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ARCHIVED - Sustainable Development

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Sustainable Development Strategy 2007- 2009
Achieving Results

NRCan's contribution to sustainable development

NRCan is charged with the federal responsibility for ensuring the sustainable development of Canada’s energy resources, minerals and metals, and forests, and for providing the geographical and geological information base that supports decisions about Canada’s land-based and offshore resources. The federal role in natural resources complements the work of the provinces, which own and control much of Canada’s land and resources.

The Department of Natural Resources Act states that “in exercising the powers and performing the duties and functions assigned to the Minister ... the Minister shall have regard to the sustainable development of Canada’s natural resources and the integrated management thereof.” Fundamental to sustainable development is a common understanding that development is essential to satisfying human needs and improving quality of life, but that it must be based on the efficient and responsible use of natural, human and economic resources.

In advancing the mandate of the Department, NRCan contributes to sustainable development by:

  • conducting scientific research and developing leading-edge technologies to maximize social and economic benefits for Canadians and our global neighbours while minimizing environmental risks and impacts;
  • building national knowledge infrastructure about Canada’s geography and geology, including data on its natural resources on and below the land and beneath the sea floor;
  • providing ideas and information to support wise and efficient management and use of natural resources, reduce costs and create innovative products and services for the international marketplace;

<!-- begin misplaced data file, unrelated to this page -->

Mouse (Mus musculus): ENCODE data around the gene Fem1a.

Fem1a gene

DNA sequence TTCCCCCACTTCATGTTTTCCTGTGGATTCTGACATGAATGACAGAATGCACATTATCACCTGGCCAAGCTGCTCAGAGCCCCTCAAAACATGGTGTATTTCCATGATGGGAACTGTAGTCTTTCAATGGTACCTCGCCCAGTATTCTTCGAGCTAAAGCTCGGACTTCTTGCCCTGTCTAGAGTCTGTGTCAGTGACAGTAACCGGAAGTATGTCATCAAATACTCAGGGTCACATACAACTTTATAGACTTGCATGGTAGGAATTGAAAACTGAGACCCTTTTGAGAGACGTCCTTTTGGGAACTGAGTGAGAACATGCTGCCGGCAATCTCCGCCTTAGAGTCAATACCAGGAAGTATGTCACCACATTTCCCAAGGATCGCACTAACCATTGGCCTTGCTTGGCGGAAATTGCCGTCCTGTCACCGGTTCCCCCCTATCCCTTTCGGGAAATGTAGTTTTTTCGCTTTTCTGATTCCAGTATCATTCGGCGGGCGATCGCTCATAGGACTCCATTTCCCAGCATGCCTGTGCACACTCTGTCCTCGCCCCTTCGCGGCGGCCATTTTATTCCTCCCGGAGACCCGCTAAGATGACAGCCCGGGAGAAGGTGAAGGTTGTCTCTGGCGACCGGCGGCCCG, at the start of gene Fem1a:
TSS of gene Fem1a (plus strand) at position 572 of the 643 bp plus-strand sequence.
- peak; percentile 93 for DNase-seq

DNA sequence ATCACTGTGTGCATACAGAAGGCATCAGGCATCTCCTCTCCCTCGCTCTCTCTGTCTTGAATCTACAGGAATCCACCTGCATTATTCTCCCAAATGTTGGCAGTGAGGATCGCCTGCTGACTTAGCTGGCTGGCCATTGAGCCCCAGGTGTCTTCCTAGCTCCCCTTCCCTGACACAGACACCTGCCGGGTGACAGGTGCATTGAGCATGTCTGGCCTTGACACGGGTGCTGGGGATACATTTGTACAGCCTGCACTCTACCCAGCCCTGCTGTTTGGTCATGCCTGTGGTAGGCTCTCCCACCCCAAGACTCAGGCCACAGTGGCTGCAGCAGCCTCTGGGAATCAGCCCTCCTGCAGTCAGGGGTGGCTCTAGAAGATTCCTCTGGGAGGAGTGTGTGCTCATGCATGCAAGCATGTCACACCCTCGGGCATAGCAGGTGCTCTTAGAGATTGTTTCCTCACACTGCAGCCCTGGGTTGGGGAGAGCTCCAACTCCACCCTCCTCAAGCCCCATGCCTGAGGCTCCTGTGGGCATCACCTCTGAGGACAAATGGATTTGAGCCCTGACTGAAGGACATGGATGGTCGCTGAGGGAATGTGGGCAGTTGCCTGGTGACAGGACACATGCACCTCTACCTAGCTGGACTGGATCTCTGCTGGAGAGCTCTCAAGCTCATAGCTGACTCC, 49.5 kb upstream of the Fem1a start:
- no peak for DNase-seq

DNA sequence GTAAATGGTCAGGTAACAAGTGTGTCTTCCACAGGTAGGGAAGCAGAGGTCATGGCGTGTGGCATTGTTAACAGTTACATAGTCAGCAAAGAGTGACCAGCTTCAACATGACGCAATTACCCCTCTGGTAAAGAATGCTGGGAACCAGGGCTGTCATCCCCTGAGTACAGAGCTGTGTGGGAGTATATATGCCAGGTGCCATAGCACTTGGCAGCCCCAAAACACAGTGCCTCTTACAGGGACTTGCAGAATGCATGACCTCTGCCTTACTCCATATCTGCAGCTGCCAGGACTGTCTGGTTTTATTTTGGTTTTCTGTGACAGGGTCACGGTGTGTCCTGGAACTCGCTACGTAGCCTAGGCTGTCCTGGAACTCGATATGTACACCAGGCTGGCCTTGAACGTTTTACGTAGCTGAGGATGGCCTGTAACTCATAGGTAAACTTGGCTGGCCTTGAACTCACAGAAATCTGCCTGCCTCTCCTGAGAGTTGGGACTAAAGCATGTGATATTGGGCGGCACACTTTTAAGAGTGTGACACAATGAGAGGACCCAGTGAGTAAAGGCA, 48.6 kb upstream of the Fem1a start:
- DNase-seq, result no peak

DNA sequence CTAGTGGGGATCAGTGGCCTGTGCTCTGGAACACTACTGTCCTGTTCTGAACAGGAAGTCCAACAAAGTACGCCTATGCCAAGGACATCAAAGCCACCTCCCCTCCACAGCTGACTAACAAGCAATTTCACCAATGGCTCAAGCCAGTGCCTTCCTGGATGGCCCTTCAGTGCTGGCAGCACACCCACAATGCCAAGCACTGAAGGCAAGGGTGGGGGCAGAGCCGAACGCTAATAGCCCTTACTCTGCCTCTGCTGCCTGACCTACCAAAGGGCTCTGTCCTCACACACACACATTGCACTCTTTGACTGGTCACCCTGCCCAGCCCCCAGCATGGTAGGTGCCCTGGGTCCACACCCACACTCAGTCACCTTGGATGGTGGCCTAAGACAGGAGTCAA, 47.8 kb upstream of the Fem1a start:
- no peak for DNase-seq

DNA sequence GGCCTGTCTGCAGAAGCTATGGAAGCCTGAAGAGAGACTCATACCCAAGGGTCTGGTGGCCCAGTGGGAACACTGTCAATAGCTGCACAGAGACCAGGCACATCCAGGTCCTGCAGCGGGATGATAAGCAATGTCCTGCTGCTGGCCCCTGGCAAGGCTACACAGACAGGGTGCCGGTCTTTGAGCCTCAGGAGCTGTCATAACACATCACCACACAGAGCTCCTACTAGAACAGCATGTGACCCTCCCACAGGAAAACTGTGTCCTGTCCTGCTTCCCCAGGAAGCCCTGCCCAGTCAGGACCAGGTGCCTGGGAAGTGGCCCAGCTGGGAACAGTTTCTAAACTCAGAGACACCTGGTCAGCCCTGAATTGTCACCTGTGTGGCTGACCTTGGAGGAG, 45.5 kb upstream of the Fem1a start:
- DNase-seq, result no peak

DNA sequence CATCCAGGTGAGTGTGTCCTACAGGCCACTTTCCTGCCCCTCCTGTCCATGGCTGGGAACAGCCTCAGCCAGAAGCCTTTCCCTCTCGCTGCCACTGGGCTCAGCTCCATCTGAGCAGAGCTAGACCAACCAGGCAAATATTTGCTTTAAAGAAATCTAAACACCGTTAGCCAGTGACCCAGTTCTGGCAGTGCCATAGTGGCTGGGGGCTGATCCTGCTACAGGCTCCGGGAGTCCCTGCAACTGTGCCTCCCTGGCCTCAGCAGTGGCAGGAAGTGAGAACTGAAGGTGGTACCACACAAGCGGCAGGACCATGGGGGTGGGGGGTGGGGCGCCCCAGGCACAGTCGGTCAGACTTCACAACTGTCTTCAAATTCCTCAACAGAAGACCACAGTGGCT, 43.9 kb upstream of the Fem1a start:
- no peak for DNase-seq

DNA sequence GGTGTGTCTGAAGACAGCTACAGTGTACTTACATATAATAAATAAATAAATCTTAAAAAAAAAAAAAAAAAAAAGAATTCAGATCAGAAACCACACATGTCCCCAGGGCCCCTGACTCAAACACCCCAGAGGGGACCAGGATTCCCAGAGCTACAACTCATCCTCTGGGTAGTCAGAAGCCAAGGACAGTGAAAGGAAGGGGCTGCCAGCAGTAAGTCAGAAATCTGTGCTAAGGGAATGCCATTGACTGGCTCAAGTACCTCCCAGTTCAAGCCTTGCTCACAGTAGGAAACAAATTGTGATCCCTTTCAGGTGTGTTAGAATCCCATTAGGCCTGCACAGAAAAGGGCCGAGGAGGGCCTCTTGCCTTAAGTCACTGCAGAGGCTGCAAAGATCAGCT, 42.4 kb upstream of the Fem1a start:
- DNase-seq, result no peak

• working to enhance the contribution of natural resources to Canada’s economy and encouraging coordination among regulators, as NRCan and other federal regulators find better ways to regulate while protecting the health and safety of Canadians and the environment;
  • encouraging and facilitating how the natural resource sectors incorporate environmental, economic and social considerations into decision making through environmental and life-cycle assessments;and,
  • promoting Canada’s interests in areas affecting natural resources, through cooperation with international agencies and other nations, to meet our global commitments and to maintain access to world markets for Canadian products, technologies and services.

Through this work, NRCan is helping to build Canada’s reputation for sustainable development, and as a quality producer of innovative resource-related products, technologies, services and research. NRCan enables innovation in these areas by providing the coordination, knowledge, expertise and leadership required to accelerate progress on sustainable development—both at home and abroad.

Canada’s wealth of experience and expertise—including our ability to use and develop natural resources responsibly, to mitigate potential impacts from resource development, and to develop technologies that increase economic and environmental performance—can benefit resource managers worldwide. NRCan demonstrates its leadership internationally by sharing its state-of-the-art knowledge, best practices, and transferring technology to its global neighbours.